Co-ops for Crops.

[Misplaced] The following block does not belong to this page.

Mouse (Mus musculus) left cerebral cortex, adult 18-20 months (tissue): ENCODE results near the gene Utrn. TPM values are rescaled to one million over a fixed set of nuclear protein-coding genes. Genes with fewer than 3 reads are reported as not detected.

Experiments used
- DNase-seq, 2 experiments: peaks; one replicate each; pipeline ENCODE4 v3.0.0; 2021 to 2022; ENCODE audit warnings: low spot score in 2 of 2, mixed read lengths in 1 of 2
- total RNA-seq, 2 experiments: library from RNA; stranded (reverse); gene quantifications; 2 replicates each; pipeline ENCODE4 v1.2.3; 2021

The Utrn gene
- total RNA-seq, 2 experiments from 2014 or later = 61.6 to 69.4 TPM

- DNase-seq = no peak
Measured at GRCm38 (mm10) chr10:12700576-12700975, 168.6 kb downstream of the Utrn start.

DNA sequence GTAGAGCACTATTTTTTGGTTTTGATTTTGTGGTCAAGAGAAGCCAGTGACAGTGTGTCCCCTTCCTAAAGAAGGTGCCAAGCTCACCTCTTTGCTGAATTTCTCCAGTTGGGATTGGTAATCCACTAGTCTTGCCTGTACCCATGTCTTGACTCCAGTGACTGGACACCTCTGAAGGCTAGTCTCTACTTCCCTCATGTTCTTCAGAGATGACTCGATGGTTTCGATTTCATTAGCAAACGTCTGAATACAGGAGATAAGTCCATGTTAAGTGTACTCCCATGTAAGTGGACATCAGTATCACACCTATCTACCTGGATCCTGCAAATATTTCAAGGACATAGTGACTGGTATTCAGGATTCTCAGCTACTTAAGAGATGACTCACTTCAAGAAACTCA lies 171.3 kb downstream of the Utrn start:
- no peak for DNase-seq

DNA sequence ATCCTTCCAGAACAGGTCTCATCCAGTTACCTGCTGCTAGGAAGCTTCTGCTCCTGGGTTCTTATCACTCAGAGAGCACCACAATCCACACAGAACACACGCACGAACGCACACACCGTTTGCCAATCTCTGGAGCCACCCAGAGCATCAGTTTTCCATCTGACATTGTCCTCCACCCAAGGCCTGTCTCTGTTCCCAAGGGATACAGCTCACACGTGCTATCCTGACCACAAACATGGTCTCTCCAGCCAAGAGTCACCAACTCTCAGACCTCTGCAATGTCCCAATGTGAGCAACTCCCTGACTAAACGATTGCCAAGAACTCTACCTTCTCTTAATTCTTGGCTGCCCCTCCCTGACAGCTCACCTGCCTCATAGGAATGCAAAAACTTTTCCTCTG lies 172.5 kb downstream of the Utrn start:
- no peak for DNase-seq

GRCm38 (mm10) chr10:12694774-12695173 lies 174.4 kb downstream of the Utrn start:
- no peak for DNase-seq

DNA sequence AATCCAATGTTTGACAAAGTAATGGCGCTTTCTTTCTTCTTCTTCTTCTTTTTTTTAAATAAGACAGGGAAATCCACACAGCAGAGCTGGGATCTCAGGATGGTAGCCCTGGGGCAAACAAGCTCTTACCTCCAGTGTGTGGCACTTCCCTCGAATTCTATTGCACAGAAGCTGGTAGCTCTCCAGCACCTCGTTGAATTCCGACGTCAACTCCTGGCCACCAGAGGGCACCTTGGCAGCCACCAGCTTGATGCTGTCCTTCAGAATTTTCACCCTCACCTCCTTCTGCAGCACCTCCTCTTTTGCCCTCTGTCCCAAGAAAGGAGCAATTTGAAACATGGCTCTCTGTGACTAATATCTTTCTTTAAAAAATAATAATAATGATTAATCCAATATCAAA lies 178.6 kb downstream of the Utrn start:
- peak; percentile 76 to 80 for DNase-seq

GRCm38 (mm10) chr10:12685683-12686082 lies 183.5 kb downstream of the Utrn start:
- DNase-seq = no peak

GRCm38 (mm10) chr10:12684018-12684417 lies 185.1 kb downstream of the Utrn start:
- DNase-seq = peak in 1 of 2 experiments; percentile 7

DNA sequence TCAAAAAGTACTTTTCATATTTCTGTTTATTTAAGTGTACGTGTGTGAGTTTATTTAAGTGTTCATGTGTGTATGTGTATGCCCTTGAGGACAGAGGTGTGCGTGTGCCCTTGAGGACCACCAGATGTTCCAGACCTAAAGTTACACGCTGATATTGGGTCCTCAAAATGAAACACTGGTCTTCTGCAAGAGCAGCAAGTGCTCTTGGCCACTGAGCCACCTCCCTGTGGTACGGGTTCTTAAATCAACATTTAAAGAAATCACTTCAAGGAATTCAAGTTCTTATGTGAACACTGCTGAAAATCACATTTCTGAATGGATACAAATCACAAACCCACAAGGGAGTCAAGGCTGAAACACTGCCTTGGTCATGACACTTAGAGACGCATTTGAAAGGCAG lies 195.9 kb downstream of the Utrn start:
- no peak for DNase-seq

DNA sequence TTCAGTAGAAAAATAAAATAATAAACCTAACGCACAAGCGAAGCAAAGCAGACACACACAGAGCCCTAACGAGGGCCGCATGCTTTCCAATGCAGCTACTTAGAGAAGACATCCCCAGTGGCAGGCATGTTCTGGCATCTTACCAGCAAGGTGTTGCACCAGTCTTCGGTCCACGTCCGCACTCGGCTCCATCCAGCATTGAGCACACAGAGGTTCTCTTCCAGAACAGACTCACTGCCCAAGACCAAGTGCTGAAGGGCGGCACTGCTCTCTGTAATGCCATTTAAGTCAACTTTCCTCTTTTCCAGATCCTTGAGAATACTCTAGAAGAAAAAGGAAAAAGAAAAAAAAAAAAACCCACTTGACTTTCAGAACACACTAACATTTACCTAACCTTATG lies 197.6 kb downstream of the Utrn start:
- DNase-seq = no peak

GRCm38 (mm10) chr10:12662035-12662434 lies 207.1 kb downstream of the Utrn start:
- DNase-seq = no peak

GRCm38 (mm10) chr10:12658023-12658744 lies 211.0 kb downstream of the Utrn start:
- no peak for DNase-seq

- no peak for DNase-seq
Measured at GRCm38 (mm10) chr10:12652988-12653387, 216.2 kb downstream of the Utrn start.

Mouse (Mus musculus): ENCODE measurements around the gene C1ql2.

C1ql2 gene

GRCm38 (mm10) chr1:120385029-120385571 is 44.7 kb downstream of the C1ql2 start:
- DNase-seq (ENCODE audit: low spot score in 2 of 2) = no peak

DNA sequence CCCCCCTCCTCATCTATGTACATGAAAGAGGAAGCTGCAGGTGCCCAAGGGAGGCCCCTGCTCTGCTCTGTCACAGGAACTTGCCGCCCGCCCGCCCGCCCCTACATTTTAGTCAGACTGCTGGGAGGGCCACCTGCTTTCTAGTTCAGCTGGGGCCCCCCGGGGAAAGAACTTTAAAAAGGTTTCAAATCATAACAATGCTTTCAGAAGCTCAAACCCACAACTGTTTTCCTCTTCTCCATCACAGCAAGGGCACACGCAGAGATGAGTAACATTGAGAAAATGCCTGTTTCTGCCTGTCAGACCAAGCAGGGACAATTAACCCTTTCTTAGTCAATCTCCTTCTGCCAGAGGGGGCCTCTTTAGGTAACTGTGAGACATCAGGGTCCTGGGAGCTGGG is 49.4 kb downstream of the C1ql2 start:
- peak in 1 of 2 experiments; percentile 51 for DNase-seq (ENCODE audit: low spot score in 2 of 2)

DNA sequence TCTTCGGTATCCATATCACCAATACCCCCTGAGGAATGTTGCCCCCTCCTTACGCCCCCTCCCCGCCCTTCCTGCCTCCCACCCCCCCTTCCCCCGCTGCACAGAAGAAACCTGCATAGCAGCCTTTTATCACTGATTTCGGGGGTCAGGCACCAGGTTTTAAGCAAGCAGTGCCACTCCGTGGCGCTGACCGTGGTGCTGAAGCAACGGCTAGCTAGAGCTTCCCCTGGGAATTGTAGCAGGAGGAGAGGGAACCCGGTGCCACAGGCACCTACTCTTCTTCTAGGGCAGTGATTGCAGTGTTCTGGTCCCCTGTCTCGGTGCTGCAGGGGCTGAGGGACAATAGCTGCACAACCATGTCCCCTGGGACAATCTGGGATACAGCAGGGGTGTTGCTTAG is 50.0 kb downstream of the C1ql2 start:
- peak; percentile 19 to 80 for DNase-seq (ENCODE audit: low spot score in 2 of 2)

first_imgA University of Georgia study released this week shows that Georgiafarmers who grow oilseeds (canola, soybeans, peanuts and cotton)can make their crops more valuable.By building a crushing/refining facility in the state and by forminga cooperative, the study says, farmers can control the raw materialsthey produce all the way to the grocery shelf.The New Way to Look at FarmingIn the past, a farmer only grew and harvested crops. He sold thecrops in bulk to off-farm buyers at wholesale prices. Once theyleft the farm, the farmer had little to do with the crops, whichwere then manufactured into higher-valued consumer products.But now, the move toward globalization is smothering wholesalecrop prices. So farmers should look beyond just growing and harvestingcrops, said George Shumaker, an economist with the UGA ExtensionService and one of the authors of the study.Farmers should look beyond how many bushels or pounds they canproduce per acre, he said. They need to envision how many bottlesof oil, or how many shirts or candy bars they can make from theircrops.The New Generation Co-opRandy Hudson, coordinator of the Emerging Crop and TechnologiesInitiative of the UGA College of Agricultural and EnvironmentalSciences, agrees.”We’re now looking at how the farmer can carry the productbeyond the realm of just production and move higher up that foodchain,” he said.For the past several years, farmers across the country have formedco-ops in hopes of spreading risks and making consumer productsfrom their crops. These new-generation co-ops market their productsto grocery or other retail outlets. This brings the farmer a greaterdollar value, Hudson said.The keys to forming such a co-op, he said, are an adequate processingfacility and timely delivery of the products.Georgia Could Support OilseedFacilityThe UGA study said such a facility could be built and economicallysupported in Georgia. The crushing-refining facility would primarilyconvert seeds from canola and soybeans into oils. But it couldhandle cotton and peanuts, too.To get the facility up and running would cost about $56 million.However, it would add about $172 million in economic activityto the Georgia economy, the report said. Its impact would affectmore than 250,000 acres of farm land. Besides the 53 jobs thefacility would create directly, about 1,100 jobs would be createdindirectly, mostly in rural Georgia.Such facilities use a crushing process to extract oil from theseed. The result is actually two products: oil and meal. The mealcan be used to feed livestock and chickens.”But this is something that will have to be done by the Georgiafarmers,” Shumaker said.”Agriculture is very weak, and we need a way to get moreprofit into farming,” said Marty McLendon, a Calhoun Countyfarmer. “We fully believe value-added products, letting thefarmer put products on the grocery shelf … is the wave of thefuture.”McLendon said he believes the oilseed facility has potential ifgrowers are committed. “There is always risk,” he said.”But I think we’ve got some direction.”last_img read more